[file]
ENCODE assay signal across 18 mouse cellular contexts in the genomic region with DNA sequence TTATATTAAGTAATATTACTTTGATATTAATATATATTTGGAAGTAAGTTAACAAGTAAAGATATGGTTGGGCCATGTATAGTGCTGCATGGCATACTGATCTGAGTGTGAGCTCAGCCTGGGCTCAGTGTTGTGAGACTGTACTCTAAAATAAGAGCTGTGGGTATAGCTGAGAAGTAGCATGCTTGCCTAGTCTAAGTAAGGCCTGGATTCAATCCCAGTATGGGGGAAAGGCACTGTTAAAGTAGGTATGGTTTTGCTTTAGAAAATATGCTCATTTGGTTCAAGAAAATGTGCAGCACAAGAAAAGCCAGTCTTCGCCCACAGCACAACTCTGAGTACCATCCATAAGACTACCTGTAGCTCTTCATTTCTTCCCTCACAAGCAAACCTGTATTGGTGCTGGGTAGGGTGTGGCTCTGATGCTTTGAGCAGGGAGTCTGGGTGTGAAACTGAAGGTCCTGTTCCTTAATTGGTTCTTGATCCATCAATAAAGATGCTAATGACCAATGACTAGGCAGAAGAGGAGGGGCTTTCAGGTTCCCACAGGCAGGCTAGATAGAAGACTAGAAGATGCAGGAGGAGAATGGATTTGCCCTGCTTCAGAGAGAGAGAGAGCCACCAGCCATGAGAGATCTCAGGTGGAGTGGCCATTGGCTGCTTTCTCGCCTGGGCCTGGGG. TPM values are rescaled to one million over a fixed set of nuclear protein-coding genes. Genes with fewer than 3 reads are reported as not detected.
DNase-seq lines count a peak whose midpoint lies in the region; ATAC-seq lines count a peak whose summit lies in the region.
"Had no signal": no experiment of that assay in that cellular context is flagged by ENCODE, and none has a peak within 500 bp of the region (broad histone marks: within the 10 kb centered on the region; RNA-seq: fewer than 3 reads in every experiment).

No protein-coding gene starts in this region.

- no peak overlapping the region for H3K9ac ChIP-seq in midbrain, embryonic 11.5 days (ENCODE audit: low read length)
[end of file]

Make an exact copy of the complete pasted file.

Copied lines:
ENCODE assay signal across 18 mouse cellular contexts in the genomic region with DNA sequence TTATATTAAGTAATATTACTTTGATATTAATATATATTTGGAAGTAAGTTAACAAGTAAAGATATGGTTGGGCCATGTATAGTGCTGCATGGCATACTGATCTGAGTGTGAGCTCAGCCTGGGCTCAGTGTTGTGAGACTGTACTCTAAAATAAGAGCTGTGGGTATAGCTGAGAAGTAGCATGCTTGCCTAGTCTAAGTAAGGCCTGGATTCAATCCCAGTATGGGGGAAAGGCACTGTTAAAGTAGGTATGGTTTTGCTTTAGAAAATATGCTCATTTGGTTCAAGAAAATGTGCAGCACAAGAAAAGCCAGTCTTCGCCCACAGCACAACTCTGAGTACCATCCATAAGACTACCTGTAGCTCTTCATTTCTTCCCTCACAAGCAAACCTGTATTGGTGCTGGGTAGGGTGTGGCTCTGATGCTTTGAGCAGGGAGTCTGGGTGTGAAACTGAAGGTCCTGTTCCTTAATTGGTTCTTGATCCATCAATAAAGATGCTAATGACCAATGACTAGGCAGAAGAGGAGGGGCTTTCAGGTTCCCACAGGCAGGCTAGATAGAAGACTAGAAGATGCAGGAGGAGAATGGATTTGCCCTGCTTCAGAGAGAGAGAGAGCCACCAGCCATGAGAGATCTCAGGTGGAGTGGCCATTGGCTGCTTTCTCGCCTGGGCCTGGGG. TPM values are rescaled to one million over a fixed set of nuclear protein-coding genes. Genes with fewer than 3 reads are reported as not detected.
DNase-seq lines count a peak whose midpoint lies in the region; ATAC-seq lines count a peak whose summit lies in the region.
"Had no signal": no experiment of that assay in that cellular context is flagged by ENCODE, and none has a peak within 500 bp of the region (broad histone marks: within the 10 kb centered on the region; RNA-seq: fewer than 3 reads in every experiment).

No protein-coding gene starts in this region.

- no peak overlapping the region for H3K9ac ChIP-seq in midbrain, embryonic 11.5 days (ENCODE audit: low read length)